Shows & Panels
- The 2014 Big Picture on Cyber Security
- AFCEA Answers
- Ask the CIO
- Building the Hybrid Cloud
- Connected Government: How to Build and Procure Network Services for the Future
- Continuing Diagnostics and Mitigation: Discussion of Progress and Next Steps
- Federal Executive Forum
- Federal Tech Talk
- The Future of Government Data Centers
- The Future of IT: How CIOs Can Enable the Service-Oriented Enterprise
- The Intersection: Where Technology Meets Transformation
- Maximizing ROI Through Data Center Consolidation
- Mitigating Insider Threats in Virtual & Cloud Environments
- Modern Mission Critical Series
- Moving to the Cloud. What's the best approach for me
- Navigating Tough Choices in Government Cloud Computing
- The New Generation of Database
- Satellite Communications: Acquiring SATCOM in Tight Times
- Targeting Advanced Threats: Proven Methods from Detection through Remediation
- Transformative Technology: Desktop Virtualization in Government
- The Truth About IT Opex and Software Defined Networking
- Value of Health IT
- Air Traffic Management Transformation Report
- Cloud First Report
- General Dynamics IT Enterprise Center
- Gov Cloud Minute
- Government in Technology Series
- Homeland Security Cybersecurity Market Report
- National Cybersecurity Awareness Month
- Technology Insights
- The Cyber Security Report
- The Next Generation Cyber Security Experts
Shows & Panels
Making websites accessible to people with disabilities is a challenge all federal agencies face. But they've got to do it by law. Now the General Services Administration has been hit by a lawsuit. Three blind contractors say a crucial site, the System for Award Management (SAM), is not accessible to them. GSA wants the suit dismissed. Terry Weaver, former director of IT Accessibility at GSA, joined Tom Temin on the Federal Drive to discuss the issues.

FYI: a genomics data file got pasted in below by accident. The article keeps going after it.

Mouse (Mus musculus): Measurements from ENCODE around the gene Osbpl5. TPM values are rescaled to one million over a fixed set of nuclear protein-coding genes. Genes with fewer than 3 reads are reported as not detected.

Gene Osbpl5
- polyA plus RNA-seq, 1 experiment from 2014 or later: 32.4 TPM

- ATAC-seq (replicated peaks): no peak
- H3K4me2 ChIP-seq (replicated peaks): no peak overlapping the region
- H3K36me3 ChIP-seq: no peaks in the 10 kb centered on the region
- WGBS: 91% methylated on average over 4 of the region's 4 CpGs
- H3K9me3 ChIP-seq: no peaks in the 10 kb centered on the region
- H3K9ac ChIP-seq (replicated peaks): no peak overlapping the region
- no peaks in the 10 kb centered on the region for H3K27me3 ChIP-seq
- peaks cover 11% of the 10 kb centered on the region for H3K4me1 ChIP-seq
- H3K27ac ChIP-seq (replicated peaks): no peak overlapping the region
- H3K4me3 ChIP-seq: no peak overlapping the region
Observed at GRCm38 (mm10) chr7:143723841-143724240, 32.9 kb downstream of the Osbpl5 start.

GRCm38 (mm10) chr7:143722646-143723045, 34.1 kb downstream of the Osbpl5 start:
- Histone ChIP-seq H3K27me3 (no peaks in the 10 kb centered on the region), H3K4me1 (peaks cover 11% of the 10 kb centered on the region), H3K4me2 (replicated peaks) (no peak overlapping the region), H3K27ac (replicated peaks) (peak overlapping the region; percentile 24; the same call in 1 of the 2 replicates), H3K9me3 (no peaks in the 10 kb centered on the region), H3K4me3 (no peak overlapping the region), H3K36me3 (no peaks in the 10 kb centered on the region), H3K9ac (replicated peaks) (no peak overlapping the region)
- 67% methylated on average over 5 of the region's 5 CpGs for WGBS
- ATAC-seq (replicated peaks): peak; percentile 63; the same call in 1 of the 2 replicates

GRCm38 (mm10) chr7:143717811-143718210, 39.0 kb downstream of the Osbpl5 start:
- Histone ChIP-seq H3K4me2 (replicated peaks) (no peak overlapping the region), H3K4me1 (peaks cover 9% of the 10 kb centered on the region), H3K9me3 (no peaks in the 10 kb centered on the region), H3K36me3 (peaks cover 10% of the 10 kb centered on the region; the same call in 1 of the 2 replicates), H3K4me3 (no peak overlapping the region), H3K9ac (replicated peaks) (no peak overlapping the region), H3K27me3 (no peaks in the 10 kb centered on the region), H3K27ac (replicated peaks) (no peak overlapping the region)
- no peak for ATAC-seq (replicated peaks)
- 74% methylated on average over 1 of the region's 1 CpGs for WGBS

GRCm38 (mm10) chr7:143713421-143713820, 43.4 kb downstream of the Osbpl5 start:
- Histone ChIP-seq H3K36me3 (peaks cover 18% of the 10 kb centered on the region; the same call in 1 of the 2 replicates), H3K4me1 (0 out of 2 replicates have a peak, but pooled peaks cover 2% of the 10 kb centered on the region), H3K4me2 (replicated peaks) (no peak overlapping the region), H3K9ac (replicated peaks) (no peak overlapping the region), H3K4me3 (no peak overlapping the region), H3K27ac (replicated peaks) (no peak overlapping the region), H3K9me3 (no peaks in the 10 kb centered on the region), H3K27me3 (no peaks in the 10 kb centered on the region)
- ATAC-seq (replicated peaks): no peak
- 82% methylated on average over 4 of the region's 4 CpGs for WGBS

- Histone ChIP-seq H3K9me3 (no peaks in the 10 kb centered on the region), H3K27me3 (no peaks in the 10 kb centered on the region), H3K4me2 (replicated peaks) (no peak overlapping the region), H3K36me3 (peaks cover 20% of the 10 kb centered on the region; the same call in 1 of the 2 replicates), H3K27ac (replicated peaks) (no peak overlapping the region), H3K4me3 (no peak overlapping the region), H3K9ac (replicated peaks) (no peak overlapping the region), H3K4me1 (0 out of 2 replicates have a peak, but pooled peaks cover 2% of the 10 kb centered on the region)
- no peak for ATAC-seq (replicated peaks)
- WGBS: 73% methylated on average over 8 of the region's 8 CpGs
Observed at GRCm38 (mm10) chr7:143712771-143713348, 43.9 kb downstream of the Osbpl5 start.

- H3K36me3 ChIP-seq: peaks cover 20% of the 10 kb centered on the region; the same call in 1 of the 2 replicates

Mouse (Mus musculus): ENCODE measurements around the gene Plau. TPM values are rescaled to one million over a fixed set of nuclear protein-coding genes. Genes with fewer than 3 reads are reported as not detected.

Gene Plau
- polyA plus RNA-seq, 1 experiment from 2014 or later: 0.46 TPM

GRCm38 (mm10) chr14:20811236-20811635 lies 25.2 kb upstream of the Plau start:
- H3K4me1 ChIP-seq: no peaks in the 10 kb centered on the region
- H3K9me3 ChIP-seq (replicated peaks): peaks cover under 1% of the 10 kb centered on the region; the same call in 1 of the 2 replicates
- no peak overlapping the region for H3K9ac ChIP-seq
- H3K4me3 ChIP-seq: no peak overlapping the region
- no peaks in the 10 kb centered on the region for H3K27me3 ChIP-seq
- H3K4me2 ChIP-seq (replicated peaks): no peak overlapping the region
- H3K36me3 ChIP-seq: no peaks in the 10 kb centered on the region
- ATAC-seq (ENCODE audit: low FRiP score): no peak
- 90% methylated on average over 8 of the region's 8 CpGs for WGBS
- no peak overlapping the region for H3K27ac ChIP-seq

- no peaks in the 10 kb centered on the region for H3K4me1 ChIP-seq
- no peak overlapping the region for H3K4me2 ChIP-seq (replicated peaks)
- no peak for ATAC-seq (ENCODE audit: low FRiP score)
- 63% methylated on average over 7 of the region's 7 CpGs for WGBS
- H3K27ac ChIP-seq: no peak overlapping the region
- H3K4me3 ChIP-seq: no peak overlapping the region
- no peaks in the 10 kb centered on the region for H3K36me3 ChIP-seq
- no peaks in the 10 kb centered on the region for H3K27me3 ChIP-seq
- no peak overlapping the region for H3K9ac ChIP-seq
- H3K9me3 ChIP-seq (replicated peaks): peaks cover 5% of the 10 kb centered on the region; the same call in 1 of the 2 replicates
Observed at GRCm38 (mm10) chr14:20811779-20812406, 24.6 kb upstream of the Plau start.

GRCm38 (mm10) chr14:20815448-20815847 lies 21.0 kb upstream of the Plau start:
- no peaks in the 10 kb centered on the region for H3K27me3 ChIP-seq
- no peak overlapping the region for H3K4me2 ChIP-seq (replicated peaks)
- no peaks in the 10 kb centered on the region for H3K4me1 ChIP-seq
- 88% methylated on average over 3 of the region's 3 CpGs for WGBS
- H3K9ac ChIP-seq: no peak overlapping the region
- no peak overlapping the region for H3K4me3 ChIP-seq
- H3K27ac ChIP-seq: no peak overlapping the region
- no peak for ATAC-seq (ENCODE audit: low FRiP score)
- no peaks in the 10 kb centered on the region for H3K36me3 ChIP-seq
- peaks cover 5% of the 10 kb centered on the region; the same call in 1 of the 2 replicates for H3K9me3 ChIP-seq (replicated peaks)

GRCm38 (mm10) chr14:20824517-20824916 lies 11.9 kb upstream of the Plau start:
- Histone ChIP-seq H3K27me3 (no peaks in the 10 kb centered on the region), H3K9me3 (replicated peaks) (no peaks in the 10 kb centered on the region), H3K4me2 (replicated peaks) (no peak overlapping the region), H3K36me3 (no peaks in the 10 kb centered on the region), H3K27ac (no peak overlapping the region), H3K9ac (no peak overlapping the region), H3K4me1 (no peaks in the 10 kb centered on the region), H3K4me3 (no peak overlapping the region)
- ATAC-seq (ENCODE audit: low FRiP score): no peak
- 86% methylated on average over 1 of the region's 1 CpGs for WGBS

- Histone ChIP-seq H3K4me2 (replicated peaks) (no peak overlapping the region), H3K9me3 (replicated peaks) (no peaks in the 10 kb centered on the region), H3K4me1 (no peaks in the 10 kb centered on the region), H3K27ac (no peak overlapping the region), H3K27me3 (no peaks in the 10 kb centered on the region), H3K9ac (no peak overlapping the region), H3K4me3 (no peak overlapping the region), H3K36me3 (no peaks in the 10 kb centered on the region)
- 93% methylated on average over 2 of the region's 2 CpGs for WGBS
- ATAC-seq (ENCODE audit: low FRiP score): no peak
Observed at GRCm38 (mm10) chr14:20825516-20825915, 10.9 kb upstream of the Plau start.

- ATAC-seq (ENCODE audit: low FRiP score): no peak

Just before last year's sequestration, Immigration and Customs Enforcement let go hundreds of detainees. Officials believe they didn't have the money to house them, and they neglected to tell the Homeland Security Secretary or the President. The detainee release got out in the press. That led to a political fiasco. Did anything go right? John Roth, the DHS Inspector General, joined Tom Temin on the Federal Drive with details.
The Education Department begins a new round of what it calls experimental sites initiatives. The goal is to give students the opportunity to gain the skills they need for in-demand jobs. David Soo, senior policy adviser in the Office of the Undersecretary for Education, spoke with Emily Kopp on the Federal Drive about the new initiative.
The fast-growing number of devices connected to the Internet means enterprises need to rethink their approaches to cybersecurity. Cyber expert Melissa Hathaway says we're at a cyber inflection point. She's the president of Hathaway Global Strategies and former director of the Joint Interagency Cyber Task Force. She joined Tom Temin on the Federal Drive to discuss the top concerns for cybersecurity.
The director of Naval intelligence, Vice Adm. Ted Branch, is now in his ninth month on the job — with no access to classified information. The Navy announced last November Branch was one of the officials they were investigating in the fraud and bribery scandal involving ship husbanding. It's part of this week's edition of Inside the DoD Reporter's Notebook from Federal News Radio's Jared Serbu.